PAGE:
The above load is a .65" ball surrounded by six .33" pellets. I suppose this could be a pretty good defense round. Especially if all seven rounds hit home. I mainly bought them for fun.

Now for the nuts and bolts. A shotgun is an incredibly versatile tool to have for sport or for defense, as we see from some examples of ammo above. Remember when I said that shooting a pattern of shot was a decisive advantage? Well here's why: when fighting for your life, even if you're a highly trained individual, you will probably not be able to think- OR SHOOT straight. A shotgun helps you out if your sights weren't perfectly centered on your target, or if your trigger pull sucked. If your target is running from cover to cover, simply put the barrel on him and pull the trigger. It's important to remember that no firearm is a "death ray". Just because you make a hit doesn't mean you've ended the fight. However, making hits easier, and unleashing more projectiles with each pull of the trigger is a massive advantage.

Before I retire for the day, let me paint you a picture. An M4 modified to full auto (as opposed to "burst" mode like the military has) can fire about 750 rounds per minute. That's 12 per second. Suppose you pull the trigger like a normal person, you'll shoot probably three to five rounds. I'll call it five. So with every pull of the trigger, you get five rounds of .224" bullets. A magazine holds 30 rounds, so you effectively get six pulls of the trigger before a reload. If you're a civilian, and you don't want or can't have (thanks to anti-2nd amendment laws) the license to get a fully automatic AR-15/M4, then you get a measly, lonely, single round with each pull of the trigger.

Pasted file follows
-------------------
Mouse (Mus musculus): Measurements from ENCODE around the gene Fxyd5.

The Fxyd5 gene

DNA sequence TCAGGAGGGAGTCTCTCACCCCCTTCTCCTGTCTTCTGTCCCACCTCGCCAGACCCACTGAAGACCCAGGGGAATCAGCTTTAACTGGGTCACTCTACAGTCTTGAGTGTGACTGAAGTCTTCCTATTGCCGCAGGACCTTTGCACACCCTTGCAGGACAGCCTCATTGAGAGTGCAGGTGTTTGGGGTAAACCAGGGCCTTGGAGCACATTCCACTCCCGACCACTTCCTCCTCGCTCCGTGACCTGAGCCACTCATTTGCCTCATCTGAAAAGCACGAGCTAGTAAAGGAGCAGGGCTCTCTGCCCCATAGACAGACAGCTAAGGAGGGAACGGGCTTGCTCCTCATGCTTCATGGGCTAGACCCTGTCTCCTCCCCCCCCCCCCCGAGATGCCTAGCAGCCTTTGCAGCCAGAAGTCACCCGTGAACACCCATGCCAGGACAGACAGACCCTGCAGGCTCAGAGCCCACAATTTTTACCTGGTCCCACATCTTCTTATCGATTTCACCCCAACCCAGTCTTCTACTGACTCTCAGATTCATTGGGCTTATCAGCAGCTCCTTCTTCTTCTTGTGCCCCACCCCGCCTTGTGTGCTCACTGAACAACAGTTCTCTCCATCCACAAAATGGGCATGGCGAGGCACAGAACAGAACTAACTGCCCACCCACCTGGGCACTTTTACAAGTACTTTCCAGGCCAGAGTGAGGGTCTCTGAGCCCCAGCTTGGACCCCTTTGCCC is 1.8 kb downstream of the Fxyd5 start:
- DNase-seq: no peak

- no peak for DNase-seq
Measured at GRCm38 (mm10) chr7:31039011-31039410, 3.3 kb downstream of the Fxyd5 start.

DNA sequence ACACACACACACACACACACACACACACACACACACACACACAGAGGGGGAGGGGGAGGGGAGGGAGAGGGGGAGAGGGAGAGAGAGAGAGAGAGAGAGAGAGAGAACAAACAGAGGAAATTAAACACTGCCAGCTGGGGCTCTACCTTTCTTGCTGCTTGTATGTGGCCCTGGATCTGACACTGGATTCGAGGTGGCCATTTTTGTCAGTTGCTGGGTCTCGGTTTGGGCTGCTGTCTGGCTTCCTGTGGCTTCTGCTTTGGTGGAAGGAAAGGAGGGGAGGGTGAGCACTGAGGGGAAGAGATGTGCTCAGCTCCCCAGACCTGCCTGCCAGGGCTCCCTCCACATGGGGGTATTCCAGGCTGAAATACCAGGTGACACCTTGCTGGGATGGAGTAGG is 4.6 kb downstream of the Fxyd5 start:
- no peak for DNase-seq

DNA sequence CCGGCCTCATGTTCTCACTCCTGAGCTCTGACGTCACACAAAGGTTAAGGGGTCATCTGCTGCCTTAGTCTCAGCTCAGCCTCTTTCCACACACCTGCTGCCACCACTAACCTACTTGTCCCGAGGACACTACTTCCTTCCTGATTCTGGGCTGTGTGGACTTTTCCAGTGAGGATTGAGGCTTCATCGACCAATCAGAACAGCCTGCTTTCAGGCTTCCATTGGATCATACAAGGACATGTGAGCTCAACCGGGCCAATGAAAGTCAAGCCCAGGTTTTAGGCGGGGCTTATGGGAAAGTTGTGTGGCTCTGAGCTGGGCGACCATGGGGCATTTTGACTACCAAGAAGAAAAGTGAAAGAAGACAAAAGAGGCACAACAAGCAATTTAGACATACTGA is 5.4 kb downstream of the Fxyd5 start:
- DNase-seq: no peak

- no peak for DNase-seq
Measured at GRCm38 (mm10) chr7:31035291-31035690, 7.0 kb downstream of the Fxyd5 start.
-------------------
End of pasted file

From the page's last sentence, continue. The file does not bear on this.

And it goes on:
With a 12ga shotgun and 3" magnum 00 Buckshot, you release FIFTEEN projectiles measuring .33" across. My shotgun will hold six of these rounds, and can be continuously topped off.

Now suppose you're fighting bad guys at ranges from seven to 100 yards. Which one would you prefer?

Now I admit that an M4 has the shotgun beat for ammo capacity (on semi-auto, which is what about 99.9% of civilians have thanks to restrictive gun laws and the high cost of getting licensed, provided your state allows it), accuracy, and range. But the situation above is something to think about. Cops and law-abiding civilians rarely defend themselves at any kind of distance. It's usually across the room or a couple of car-lengths from the good guy to the bad guy. Given those distances, I'd take the shotgun every time. The shotgun provides a better chance of a hit, and is likely to do rather a lot of damage. And considering that a good pump-action shotgun starts at about $350 (and goes up into the thousands, but there are many fantastic mid-level tactical shotguns for $500-ish), and an entry level AR-15 costs about $1000, make the choice.


James said...

I prefer the flame-thrower rounds.

Anonymous said...

Sorry I don't check into here more, but I find all this cryptic. I know "gun go bang" - "bad guy fall down." Ladies and Gentlemen, I'm just a caveman. Your world, frightens and confuses me...